7: Dear Dad, My experience so far as a peace corps worker has been extraordinary. I haven't really moved in to the big cities and population yet though. Myself and my partner have been exploring the forests and wildland that surround the famous panama canal. We have seen the canal itself too. It's huge! It’s hard to believe people dug this out with shovels! Anyways I need to mention that some of the environmental issues I have seen here are sad. On the outskirts of the forests and even in some of the forests soil erosion has presented itself as a significant problem. Part of the problem I believe is that some parts of these lands get an enormous ammount of rain, where other parts get hardly any. And when all of that extra water runs down onto this dry land it eats away at it. Another problem that has infuriated me is that there are a ton of builders that are coming into these majestic forests and just destroying them for their own profit. And they’re not even allowed to do it. It’s illegal! Why can’t they get their wood from somewhere else? Like I said, I havn’t been into the big city yet so I don’t know how the environmental issues out there, but I will right back to you as soon as I get there. Sincerely, Greg Fasold

8: Panama's flag flying high. The flag's colors represent the two political parties. (Liberals=Red/Conservatives=blue) The two stars represent the country's loyalty and resilience. | Panama's President Ricardo Martinelli

9: Historic Panamanian currency dated back to the early 1500's

10: The two ancient artifacts seen here include an extremely old fire pit dating back to before 1300 and an old piece of jewelry worn by wealthy Panamanian women more than 300 years ago.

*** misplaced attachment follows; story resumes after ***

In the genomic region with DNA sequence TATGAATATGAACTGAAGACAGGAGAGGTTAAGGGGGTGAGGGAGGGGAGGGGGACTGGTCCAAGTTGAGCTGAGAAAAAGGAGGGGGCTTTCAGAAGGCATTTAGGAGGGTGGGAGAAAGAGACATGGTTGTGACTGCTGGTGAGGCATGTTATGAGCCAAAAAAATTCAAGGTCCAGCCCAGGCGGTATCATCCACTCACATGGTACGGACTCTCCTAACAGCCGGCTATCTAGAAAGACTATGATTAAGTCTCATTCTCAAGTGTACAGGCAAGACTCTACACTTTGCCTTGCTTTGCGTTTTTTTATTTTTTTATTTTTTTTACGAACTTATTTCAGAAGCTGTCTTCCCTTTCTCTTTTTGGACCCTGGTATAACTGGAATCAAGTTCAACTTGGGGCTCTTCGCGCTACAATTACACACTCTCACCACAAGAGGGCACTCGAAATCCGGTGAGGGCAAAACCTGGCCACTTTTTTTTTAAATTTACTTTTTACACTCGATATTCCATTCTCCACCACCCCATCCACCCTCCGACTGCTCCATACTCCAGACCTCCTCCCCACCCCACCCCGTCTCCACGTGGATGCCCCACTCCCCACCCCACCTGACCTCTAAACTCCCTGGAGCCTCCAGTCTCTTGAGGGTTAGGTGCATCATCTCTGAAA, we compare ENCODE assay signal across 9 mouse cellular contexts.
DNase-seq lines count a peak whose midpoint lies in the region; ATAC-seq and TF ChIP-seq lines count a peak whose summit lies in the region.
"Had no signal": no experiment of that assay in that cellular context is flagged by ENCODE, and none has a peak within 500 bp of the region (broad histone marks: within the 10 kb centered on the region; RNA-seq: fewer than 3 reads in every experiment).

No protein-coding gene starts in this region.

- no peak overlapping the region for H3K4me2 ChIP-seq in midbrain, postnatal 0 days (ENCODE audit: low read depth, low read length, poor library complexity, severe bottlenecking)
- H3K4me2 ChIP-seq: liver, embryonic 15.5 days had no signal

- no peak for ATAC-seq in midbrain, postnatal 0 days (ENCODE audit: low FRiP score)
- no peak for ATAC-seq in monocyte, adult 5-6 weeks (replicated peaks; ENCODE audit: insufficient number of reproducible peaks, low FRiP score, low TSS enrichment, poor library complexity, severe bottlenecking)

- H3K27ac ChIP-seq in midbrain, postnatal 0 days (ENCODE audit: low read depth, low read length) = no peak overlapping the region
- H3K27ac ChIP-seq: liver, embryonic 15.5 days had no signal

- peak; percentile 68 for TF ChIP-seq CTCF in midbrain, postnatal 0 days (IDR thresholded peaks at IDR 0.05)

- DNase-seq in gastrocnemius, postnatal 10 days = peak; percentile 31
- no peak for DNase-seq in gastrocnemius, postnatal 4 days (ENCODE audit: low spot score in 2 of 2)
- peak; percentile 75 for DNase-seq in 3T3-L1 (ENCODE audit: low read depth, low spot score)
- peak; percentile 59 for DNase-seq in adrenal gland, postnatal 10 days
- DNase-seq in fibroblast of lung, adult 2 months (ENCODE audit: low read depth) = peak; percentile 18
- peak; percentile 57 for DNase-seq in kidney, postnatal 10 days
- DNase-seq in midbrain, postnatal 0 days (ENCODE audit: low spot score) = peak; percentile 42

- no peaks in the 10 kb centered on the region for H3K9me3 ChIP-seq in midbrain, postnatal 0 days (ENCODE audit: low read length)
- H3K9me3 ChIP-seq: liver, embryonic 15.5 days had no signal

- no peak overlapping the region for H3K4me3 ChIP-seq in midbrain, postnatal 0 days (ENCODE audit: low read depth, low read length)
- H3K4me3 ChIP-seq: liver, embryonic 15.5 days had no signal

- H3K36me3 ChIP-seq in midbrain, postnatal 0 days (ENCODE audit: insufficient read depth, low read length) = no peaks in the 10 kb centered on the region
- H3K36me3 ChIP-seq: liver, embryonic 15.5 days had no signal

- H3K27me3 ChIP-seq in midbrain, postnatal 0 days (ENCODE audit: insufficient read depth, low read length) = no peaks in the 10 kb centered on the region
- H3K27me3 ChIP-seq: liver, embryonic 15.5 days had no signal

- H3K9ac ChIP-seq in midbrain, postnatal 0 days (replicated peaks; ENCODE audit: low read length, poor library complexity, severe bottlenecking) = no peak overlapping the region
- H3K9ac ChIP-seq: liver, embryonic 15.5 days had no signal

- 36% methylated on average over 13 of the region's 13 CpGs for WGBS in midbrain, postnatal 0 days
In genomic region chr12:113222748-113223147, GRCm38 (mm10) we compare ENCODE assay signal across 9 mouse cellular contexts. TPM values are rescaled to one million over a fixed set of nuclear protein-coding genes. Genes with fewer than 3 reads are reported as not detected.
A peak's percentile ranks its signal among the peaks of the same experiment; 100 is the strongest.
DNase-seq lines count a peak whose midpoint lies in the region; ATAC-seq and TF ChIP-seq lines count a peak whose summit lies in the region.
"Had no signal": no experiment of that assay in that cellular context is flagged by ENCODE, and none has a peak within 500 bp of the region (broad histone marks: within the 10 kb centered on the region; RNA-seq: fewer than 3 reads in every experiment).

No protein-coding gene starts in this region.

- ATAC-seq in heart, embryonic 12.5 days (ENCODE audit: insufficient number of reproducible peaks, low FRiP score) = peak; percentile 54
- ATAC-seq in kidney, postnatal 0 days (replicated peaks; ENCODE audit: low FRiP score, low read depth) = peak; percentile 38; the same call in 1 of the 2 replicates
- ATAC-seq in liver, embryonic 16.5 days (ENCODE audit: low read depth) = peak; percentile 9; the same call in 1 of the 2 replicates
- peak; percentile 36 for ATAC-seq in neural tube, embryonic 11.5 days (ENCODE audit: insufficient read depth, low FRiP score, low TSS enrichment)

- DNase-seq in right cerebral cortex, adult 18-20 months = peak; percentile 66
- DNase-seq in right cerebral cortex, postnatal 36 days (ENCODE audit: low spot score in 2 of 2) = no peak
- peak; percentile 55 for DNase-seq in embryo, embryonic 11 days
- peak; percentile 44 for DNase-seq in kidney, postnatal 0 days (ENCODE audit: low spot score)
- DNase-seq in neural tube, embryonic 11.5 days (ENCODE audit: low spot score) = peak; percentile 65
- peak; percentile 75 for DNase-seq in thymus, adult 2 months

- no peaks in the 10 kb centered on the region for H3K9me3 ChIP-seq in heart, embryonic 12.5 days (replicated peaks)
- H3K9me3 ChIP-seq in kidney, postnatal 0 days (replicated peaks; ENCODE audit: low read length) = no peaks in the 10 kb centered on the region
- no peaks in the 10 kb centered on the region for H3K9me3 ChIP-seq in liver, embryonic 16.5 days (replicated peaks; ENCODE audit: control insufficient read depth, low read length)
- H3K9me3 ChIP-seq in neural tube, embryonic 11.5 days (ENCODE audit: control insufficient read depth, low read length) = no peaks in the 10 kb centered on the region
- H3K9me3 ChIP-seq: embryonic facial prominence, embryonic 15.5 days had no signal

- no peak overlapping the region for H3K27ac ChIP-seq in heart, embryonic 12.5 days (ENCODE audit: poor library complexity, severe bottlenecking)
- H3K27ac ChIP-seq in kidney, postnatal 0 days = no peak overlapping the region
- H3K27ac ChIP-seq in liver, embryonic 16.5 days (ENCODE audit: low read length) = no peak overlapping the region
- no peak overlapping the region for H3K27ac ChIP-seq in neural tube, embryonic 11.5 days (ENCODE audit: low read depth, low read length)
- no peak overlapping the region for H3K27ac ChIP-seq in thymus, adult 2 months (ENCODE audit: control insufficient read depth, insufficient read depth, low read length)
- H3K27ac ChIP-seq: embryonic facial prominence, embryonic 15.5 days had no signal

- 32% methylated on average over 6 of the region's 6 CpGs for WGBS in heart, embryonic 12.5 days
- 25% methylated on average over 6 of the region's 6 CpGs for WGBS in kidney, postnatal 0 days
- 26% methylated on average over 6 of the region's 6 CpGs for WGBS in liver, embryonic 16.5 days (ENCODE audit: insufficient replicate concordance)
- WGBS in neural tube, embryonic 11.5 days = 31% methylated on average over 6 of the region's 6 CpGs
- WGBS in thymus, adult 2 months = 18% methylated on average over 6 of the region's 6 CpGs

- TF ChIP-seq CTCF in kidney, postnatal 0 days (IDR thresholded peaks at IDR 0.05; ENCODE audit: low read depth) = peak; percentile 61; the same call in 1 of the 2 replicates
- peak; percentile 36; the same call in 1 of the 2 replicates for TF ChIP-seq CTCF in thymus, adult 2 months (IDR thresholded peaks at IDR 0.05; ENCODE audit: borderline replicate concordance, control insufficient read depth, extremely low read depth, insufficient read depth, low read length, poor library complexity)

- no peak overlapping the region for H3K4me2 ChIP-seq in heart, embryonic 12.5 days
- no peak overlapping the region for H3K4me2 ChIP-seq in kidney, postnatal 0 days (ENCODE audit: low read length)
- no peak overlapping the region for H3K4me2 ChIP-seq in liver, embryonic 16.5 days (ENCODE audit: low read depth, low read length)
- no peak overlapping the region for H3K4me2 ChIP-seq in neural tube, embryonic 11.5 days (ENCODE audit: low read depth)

11: Above is an extremely old and specifically designed piece of pottery used to hold food. The picture to the left is an old war helmet worn by Panamanian soldiers back around the time of the Revolutionary War.

12: OFFICIAL DOCUMENT#1-Autoridad del Canal de Panama (ACP) is the agency of the government of Panama responsible for the operation and management of the Panama Canal. It is established under Title XIV of the National Constitution, and has exclusive charge of the management, administration, maintenance, preservation, operation and modernization of the canal. ACP operates it business through eight reportable segments namely, Traffic, Full Container Vessels, Reefer Vessels, Tanker, Drybulk carrier, Vehicle Carriers, Passenger Vessels and other Maritime Services. It is responsible for the assurance of the electricity energy supply required for operating the Canal. The reliability is achieved through a system of continuous maintenance of hydroelectric and thermoelectric power plants, power distribution systems, transmission lines, substations and repair of electrical equipment. ACP is headquartered in Balboa, Panama.